I can work around this issue by running my test job with bash directly. The following command has to be changed from

run_demo(['sudo', '-b', 'prove', '-v', os.path.join(os.getcwd(), 'job.t')], timeout_sec, signal.SIGINT)

to

run_demo(['sudo', '-b', 'bash', os.path.join(os.getcwd(), 'job.t')], timeout_sec, signal.SIGINT)

This way, I do not get the test statistics printed by prove, but I can generate them myself.

  • 1
    prove is really App::Prove. You can subclass it and turn buffering on, and then use your subclass I believe. – simbabque Jan 3 '18 at 0:29
5
+50

By default, the STDOUT of many programs (including perl) is line-buffered (flushed on newline) when the STDOUT is connected to a terminal, and block-buffered (flushed when the file's buffer is full) otherwise (e.g. when it's connected to a pipe).

You can fool such programs into using line-buffering by using a pseudo-tty (ptty) instead of a pipe. To that end, unbuffer is your friend. On Ubuntu, this is part of the expect package (sudo apt install expect).

From the docs:

unbuffer disables the output buffering that occurs when program output is redirected from non-interactive programs. For example, suppose you are watching the output from a fifo by running it through od and then more.

od -c /tmp/fifo | more

You will not see anything until a full page of output has been produced.

You can disable this automatic buffering as follows:

unbuffer od -c /tmp/fifo | more

I tried your example code and got the same result as you describe (thanks to your Minimal, Complete, and Verifiable example!).

I then changed

run_demo(['sudo', '-b', 'prove', '-v', os.path.join(os.getcwd(), 'job.t')], timeout_sec, signal.SIGINT)

to

run_demo(['sudo', '-b', 'unbuffer', 'prove', '-v', os.path.join(os.getcwd(), 'job.t')], timeout_sec, signal.SIGINT)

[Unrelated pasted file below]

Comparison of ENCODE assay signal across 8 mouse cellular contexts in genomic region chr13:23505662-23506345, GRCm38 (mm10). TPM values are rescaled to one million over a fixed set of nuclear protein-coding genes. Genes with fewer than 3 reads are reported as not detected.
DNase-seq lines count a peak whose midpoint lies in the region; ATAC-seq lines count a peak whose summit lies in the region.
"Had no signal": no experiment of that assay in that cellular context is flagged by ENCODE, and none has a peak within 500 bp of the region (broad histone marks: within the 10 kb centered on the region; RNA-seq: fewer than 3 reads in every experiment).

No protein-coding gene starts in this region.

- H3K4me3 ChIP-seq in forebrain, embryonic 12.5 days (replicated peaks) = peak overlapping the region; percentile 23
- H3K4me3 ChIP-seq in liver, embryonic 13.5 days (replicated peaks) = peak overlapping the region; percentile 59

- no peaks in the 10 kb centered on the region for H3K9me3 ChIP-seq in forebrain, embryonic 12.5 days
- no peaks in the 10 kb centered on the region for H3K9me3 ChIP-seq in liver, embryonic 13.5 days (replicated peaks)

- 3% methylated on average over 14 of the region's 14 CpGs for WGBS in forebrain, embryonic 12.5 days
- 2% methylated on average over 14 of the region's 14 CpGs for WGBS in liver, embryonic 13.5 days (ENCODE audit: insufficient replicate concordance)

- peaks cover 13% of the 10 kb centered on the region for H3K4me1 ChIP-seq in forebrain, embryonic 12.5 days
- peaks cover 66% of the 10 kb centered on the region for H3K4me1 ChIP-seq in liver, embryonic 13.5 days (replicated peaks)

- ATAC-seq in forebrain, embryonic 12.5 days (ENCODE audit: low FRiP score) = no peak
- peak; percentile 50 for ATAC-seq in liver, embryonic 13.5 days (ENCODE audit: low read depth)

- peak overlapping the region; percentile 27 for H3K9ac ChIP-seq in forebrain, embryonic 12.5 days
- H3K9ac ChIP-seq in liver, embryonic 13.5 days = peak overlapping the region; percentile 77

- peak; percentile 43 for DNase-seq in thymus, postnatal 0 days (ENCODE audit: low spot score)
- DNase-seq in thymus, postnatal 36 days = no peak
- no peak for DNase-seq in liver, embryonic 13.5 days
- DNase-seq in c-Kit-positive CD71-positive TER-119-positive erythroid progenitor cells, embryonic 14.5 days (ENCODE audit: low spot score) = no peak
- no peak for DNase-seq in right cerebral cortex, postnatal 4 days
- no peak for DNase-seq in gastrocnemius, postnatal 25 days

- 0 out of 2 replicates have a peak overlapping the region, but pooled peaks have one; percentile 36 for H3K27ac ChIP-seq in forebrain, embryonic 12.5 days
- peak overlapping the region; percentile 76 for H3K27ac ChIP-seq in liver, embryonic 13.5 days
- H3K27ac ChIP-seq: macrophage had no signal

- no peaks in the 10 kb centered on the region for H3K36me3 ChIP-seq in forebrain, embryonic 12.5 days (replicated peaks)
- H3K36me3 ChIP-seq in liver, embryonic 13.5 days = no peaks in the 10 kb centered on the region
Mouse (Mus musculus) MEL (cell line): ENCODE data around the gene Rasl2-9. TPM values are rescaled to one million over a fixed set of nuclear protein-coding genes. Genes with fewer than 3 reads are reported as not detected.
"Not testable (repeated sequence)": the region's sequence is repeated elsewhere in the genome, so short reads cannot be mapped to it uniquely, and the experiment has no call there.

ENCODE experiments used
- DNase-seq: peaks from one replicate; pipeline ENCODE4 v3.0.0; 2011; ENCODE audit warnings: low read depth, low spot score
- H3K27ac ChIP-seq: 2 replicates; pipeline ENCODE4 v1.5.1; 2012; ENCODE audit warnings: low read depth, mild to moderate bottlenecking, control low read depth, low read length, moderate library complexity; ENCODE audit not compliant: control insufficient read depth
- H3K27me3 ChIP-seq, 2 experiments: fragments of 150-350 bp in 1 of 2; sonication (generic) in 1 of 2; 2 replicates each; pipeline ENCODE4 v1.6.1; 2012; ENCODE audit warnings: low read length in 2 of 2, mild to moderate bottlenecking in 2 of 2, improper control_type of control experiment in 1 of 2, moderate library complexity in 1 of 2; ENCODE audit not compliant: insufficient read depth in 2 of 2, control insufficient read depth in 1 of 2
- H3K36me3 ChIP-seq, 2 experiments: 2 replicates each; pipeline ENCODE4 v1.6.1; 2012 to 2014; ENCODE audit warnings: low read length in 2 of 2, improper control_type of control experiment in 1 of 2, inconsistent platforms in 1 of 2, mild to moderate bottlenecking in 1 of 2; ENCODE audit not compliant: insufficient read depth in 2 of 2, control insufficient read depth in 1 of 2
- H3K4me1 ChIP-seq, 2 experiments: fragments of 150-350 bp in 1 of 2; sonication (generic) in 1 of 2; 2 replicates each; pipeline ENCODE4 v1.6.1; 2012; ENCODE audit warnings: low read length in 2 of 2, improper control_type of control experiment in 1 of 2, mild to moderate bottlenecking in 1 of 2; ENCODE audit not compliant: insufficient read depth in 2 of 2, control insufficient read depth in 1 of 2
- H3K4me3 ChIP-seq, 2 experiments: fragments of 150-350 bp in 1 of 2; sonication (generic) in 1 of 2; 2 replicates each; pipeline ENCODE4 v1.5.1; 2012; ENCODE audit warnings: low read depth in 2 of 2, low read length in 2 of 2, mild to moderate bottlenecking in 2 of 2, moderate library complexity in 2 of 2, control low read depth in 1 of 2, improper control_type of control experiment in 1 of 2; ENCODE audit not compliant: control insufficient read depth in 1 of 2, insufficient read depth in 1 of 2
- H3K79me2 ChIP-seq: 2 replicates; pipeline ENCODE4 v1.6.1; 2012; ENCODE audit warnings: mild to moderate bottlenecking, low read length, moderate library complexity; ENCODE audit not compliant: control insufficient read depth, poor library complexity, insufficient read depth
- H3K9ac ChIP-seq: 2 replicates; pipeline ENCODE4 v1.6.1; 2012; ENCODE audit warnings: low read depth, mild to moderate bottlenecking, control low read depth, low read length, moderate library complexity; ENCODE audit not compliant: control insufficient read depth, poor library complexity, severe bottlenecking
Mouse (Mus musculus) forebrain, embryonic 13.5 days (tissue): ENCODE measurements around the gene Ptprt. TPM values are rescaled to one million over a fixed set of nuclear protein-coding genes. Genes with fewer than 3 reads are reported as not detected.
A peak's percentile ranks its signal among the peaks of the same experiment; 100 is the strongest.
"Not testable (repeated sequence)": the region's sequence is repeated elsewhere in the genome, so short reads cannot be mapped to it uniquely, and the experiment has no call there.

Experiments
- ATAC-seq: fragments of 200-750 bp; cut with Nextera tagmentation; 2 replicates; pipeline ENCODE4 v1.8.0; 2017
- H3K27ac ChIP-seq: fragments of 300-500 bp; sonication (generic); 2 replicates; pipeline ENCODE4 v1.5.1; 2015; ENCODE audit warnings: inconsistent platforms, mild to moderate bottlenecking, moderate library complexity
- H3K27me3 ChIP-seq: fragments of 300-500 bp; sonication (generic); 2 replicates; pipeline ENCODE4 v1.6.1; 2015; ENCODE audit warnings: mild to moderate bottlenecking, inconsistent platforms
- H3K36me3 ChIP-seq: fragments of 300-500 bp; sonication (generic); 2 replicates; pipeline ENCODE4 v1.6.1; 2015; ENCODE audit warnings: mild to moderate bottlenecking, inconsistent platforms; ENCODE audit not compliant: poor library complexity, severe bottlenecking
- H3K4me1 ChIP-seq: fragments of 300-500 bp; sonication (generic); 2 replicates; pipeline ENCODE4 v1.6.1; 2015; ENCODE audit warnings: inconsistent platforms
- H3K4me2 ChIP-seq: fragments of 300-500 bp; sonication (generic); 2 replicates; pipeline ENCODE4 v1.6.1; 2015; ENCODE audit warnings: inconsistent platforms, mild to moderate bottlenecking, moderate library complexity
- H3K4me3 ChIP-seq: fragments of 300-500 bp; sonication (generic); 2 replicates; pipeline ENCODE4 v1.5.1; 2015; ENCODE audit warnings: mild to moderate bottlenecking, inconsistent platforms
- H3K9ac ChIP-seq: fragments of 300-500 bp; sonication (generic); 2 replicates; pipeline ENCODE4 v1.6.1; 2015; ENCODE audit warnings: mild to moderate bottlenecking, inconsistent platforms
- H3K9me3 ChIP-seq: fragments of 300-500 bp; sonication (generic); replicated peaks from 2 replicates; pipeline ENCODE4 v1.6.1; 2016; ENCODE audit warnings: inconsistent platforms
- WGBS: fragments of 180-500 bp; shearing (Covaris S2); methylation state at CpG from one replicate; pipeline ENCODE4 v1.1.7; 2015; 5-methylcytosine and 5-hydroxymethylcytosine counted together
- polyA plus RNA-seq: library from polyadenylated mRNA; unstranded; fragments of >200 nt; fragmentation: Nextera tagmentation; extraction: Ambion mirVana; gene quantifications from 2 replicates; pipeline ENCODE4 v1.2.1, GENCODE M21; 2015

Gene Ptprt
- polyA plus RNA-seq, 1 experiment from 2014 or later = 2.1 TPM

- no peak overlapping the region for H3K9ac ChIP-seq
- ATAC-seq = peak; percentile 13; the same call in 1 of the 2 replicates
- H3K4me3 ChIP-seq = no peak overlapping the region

That is: I simply prepended unbuffer to the prove command. The output then was:

DEMO: sudo -b python job.py
KILLED!
Got our/err: 1..20
ok 1
ok 2
ok 3
ok 4
ok 5
ok 6
 Traceback (most recent call last):
  File "job.py", line 8, in <module>
    time.sleep(1)
KeyboardInterrupt

DEMO: sudo -b unbuffer prove -v /home/dirk/w/sam/p/job.t
KILLED!
Got our/err: /home/dirk/w/sam/p/job.t .. 
1..20
ok 1
ok 2
ok 3
ok 4
ok 5
3

This is a start of an answer, it has more info than I could squeeze into a comment.

The issue you laid out isn't really related to bash, it's related to Perl. On my system, which prove points to /usr/bin/prove, which is a perl script. The real question here is generally about perl scripts, not even specific to prove. I copied your files above and tested that I can reproduce what you're seeing, then I created a third test:

$ cat job.pl
#!/usr/bin/perl
foreach (1..20){
  print "$_\n";   
  sleep 1;
}

Cool, then I added this to the demo program:

(After importing shlex as well`):

cmdargs = shlex.split('sudo -b '+os.path.join(os.getcwd(), 'job.pl'))
run_demo(cmdargs, timeout_sec, signal.SIGINT)

And, to be sure, this simple perl script faile to produce output when killed.

$ python3 demo.py
...(output as you wrote above followed by)... 
DEMO: sudo -b /home/jawguychooser/job.pl
KILLED!
Got our/err:  
$

So, that means that your problem is really a specific instance of how to capture the output from a killed perl program running in the background controlled by a Python program.

As a next step, I set job.pl to unbuffer stdout:

$ cat job.pl
#!/usr/bin/perl
$| = 1;
foreach (1..20){
  print "$_\n"; 
  sleep 1;
}

And then, I rerun demo.py and voila!

$ python3 demo.py 
DEMO: sudo -b /home/jawguychooser/job.pl
KILLED!
Got our/err: 1
2
3
4
5
6
$ 

So, perhaps if you hack into the prove script and set things up to run unbuffered that will do what you want. In any case, I think your question is now "how can I run prove -v in unbuffered mode".

I hope this helps.

  • Thanks for your help and suggestions. I edited my question accordingly. – s-m-e Dec 31 '17 at 11:36
  • You're welcome. And with the edited title, it looks like you attracted a working answer. I tried unbuffered and I got the output @PerlDuck suggested! – JawguyChooser Dec 31 '17 at 16:14